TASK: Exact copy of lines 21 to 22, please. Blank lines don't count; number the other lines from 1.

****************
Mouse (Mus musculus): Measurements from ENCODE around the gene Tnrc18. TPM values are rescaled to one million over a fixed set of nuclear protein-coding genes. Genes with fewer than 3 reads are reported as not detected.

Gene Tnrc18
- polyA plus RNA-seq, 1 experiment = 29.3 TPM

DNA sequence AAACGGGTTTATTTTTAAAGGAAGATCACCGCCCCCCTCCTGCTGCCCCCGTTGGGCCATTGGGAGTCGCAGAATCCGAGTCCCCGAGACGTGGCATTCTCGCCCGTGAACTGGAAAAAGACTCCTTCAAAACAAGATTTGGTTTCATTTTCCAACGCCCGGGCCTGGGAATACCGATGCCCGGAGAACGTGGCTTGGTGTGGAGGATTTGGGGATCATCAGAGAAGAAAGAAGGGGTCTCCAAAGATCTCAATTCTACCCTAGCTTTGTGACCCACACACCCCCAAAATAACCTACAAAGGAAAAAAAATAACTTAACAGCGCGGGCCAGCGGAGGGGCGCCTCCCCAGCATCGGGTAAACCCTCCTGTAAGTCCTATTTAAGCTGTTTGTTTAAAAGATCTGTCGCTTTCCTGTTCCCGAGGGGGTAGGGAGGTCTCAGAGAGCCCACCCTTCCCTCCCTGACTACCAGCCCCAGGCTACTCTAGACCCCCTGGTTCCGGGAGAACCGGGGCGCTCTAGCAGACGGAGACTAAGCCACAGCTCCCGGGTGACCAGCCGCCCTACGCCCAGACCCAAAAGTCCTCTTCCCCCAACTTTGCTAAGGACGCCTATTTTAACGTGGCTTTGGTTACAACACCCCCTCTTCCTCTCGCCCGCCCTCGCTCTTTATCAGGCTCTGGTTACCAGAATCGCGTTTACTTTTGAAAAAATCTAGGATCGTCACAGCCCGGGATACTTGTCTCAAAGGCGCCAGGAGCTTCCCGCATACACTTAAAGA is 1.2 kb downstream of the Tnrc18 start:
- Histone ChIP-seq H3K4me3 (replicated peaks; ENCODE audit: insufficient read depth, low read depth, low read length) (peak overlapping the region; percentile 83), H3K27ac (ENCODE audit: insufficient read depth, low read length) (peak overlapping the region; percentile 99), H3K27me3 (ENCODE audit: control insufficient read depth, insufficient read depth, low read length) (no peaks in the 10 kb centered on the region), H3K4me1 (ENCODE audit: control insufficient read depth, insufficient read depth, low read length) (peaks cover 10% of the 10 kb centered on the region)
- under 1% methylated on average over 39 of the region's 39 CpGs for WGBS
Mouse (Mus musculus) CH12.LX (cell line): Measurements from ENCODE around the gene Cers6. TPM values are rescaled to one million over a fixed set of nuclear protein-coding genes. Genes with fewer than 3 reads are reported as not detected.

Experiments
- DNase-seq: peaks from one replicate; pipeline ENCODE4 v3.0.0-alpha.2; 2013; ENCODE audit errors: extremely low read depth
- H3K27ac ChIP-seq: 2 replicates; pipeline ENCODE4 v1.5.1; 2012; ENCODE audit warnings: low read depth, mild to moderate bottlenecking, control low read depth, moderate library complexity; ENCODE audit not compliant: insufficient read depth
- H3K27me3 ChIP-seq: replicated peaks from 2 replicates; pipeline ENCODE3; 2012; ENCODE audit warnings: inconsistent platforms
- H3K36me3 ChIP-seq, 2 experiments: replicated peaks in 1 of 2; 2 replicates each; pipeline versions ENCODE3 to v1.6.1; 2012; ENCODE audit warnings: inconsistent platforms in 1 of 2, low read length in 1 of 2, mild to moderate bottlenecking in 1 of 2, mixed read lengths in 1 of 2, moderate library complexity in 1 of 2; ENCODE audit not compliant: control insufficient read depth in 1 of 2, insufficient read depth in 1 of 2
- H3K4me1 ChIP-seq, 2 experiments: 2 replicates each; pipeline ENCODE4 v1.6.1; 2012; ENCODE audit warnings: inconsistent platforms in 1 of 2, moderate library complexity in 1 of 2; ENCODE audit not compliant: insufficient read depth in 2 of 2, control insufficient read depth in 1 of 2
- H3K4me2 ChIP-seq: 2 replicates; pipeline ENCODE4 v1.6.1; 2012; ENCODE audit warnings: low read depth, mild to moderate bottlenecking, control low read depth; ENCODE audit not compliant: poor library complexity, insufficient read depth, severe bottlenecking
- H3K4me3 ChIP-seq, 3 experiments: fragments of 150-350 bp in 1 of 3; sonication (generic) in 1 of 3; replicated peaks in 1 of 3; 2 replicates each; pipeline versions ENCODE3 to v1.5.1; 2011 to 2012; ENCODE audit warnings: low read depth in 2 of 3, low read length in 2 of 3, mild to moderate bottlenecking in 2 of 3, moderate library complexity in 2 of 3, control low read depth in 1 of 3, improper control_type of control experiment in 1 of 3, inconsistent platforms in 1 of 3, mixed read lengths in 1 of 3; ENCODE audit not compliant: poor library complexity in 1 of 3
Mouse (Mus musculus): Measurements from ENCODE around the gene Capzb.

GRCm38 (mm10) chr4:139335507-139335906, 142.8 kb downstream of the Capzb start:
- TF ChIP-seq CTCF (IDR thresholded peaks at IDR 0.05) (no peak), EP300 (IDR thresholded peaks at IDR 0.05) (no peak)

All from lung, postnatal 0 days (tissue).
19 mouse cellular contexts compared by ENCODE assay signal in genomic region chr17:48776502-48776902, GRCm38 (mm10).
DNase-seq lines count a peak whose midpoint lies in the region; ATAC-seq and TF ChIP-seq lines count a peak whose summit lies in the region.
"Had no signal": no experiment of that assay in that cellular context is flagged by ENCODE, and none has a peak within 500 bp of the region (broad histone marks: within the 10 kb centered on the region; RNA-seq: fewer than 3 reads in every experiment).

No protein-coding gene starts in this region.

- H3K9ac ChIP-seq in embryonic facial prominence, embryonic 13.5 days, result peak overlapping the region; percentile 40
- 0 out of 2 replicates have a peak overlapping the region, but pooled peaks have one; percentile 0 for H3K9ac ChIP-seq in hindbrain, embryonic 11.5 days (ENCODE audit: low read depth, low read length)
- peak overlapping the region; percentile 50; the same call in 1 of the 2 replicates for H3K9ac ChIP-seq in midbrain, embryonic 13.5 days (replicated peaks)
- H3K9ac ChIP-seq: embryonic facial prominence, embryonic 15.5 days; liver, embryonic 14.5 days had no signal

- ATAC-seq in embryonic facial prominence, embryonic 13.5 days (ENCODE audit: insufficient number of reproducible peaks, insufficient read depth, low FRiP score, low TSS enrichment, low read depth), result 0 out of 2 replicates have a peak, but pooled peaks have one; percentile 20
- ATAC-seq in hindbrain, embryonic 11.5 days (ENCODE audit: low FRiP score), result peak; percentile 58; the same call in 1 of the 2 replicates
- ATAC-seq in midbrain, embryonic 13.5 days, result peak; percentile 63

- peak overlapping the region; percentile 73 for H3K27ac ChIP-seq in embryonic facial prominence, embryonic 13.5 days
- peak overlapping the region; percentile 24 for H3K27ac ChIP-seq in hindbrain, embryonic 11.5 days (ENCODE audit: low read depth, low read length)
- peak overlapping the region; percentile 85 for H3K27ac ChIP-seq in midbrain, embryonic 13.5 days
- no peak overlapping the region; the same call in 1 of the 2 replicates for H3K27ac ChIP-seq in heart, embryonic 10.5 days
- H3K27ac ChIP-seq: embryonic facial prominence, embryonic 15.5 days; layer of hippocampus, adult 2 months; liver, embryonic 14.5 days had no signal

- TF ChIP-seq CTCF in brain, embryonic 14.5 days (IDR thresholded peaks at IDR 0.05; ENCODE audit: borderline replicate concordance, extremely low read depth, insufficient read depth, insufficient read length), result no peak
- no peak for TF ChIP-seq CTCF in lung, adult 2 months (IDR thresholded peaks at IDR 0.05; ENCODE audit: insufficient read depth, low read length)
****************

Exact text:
DNase-seq lines count a peak whose midpoint lies in the region; ATAC-seq and TF ChIP-seq lines count a peak whose summit lies in the region.
"Had no signal": no experiment of that assay in that cellular context is flagged by ENCODE, and none has a peak within 500 bp of the region (broad histone marks: within the 10 kb centered on the region; RNA-seq: fewer than 3 reads in every experiment).